Electrophysiological data, which is derived from PSG recordings in huge amounts, acts as the base for AI applications. When this data is combined with factors such as genetic information, demographics, as well as behavioral and lifestyle data, AI becomes a powerful tool in providing hitherto unknown insights for an informed diagnosis and clinical care for patients with sleep disorders.
Another area in which sleep sciences stand to benefit from AI is the health of the population. AI can help with deeper insights and understanding about the intrinsic role of sleep on human health on a very big scale
It’s most obvious in the digital media space, from click buys to personalized web experiences. For marketing, the AI journey has just kick-started, while in the tech sector it has been applied for a while now. We are still at an early stage where inroads are being made into AI content via chatbots and even some explanatory content creation but what will make anyone jump up and embrace it is when we will start seeing a lot of mainstream content being created by AI.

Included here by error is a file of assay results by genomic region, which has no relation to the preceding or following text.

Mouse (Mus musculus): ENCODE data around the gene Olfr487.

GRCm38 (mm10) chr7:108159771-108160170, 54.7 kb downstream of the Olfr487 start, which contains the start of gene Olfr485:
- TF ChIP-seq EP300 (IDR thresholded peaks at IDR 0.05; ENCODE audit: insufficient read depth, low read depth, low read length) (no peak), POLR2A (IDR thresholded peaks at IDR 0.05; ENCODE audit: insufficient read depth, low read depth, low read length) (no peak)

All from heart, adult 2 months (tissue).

Prior to joining Infinite Analytics, Richard served as the CFO of CrowdFlower, COO and CFO of Phoenix Technologies, as a member of the board of directors and chairman of the Audit Committee at Intellisync, and previously as CFO and executive vice president strategy and corporate development at Charles Schwab.
Pravin Gandhi has over 50 years of entrepreneurial operational and investing experience in the IT industry in India. He was a founding partner of the first early stage fund India - INFINITY. Subsequently a founding partner in Seedfund I & II. With over 18 years of investing experience, he is extensively well networked in investment and entrepreneurial scene and is an active early stage angel investor in tech & impact space. Pravin holds a BS in Industrial Engineering from Cornell University, and serves on the board of several private corporations in India. He is on the board of SINE, IIT Mumbai Incubator.